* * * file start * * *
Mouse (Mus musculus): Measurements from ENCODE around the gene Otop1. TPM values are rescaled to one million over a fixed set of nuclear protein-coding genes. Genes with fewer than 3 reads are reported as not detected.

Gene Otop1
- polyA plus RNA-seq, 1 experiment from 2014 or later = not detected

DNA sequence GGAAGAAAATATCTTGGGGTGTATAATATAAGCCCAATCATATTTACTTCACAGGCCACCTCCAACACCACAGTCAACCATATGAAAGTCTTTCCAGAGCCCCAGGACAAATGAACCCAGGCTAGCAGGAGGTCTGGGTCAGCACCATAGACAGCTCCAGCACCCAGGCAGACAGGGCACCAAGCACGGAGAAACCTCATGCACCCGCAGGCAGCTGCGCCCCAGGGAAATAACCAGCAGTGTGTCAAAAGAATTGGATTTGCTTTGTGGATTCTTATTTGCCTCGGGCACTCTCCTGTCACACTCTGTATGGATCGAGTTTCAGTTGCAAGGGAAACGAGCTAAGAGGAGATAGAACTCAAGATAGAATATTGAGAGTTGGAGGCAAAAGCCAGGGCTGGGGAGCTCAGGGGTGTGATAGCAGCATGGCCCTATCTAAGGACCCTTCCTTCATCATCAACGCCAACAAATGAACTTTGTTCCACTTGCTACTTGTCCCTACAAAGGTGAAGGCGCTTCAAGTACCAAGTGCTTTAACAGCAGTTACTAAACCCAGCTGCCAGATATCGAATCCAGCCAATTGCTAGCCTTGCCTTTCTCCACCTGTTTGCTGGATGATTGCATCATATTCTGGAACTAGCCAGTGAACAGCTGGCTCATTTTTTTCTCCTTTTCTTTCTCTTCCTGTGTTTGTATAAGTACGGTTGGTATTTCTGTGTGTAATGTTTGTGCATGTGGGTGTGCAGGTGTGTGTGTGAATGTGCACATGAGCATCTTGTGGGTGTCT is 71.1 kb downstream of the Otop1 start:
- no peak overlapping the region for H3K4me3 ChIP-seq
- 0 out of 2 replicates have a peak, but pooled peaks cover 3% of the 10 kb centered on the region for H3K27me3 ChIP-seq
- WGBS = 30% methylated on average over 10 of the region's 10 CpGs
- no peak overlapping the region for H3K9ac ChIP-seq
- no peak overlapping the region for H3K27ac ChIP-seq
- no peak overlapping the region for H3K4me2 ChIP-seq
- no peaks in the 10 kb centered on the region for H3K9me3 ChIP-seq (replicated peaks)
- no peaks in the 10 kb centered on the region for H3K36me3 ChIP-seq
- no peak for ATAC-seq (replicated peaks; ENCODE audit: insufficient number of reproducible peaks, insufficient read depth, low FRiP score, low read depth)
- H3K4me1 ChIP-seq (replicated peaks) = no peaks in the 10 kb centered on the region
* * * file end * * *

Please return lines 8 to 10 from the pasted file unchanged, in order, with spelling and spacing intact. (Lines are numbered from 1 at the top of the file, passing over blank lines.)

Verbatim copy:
- no peak overlapping the region for H3K9ac ChIP-seq
- no peak overlapping the region for H3K27ac ChIP-seq
- no peak overlapping the region for H3K4me2 ChIP-seq